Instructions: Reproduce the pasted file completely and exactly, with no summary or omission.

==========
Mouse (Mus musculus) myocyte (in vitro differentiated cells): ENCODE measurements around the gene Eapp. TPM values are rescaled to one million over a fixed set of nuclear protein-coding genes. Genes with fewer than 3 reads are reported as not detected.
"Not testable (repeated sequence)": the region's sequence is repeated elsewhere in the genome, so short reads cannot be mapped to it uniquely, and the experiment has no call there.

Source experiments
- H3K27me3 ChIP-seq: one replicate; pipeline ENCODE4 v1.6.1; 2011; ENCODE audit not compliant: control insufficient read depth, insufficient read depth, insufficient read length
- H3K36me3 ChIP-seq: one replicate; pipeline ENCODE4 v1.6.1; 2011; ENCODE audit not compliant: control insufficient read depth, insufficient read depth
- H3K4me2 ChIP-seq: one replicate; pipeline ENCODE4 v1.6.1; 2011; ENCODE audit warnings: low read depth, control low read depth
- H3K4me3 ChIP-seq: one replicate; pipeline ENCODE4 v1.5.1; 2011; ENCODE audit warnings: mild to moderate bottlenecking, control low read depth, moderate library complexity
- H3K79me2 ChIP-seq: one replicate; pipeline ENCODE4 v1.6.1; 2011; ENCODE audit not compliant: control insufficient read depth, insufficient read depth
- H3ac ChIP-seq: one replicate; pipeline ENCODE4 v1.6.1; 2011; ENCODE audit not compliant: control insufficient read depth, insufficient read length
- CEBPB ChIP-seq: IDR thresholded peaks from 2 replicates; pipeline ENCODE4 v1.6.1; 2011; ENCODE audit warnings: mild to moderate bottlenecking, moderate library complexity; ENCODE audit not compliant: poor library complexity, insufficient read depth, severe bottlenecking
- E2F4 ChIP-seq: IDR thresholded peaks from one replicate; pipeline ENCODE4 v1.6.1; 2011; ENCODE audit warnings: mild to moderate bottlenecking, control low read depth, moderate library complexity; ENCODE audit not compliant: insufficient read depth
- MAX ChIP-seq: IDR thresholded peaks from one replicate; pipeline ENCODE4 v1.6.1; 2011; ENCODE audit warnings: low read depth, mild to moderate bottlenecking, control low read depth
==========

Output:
Mouse (Mus musculus) myocyte (in vitro differentiated cells): ENCODE measurements around the gene Eapp. TPM values are rescaled to one million over a fixed set of nuclear protein-coding genes. Genes with fewer than 3 reads are reported as not detected.
"Not testable (repeated sequence)": the region's sequence is repeated elsewhere in the genome, so short reads cannot be mapped to it uniquely, and the experiment has no call there.

Source experiments
- H3K27me3 ChIP-seq: one replicate; pipeline ENCODE4 v1.6.1; 2011; ENCODE audit not compliant: control insufficient read depth, insufficient read depth, insufficient read length
- H3K36me3 ChIP-seq: one replicate; pipeline ENCODE4 v1.6.1; 2011; ENCODE audit not compliant: control insufficient read depth, insufficient read depth
- H3K4me2 ChIP-seq: one replicate; pipeline ENCODE4 v1.6.1; 2011; ENCODE audit warnings: low read depth, control low read depth
- H3K4me3 ChIP-seq: one replicate; pipeline ENCODE4 v1.5.1; 2011; ENCODE audit warnings: mild to moderate bottlenecking, control low read depth, moderate library complexity
- H3K79me2 ChIP-seq: one replicate; pipeline ENCODE4 v1.6.1; 2011; ENCODE audit not compliant: control insufficient read depth, insufficient read depth
- H3ac ChIP-seq: one replicate; pipeline ENCODE4 v1.6.1; 2011; ENCODE audit not compliant: control insufficient read depth, insufficient read length
- CEBPB ChIP-seq: IDR thresholded peaks from 2 replicates; pipeline ENCODE4 v1.6.1; 2011; ENCODE audit warnings: mild to moderate bottlenecking, moderate library complexity; ENCODE audit not compliant: poor library complexity, insufficient read depth, severe bottlenecking
- E2F4 ChIP-seq: IDR thresholded peaks from one replicate; pipeline ENCODE4 v1.6.1; 2011; ENCODE audit warnings: mild to moderate bottlenecking, control low read depth, moderate library complexity; ENCODE audit not compliant: insufficient read depth
- MAX ChIP-seq: IDR thresholded peaks from one replicate; pipeline ENCODE4 v1.6.1; 2011; ENCODE audit warnings: low read depth, mild to moderate bottlenecking, control low read depth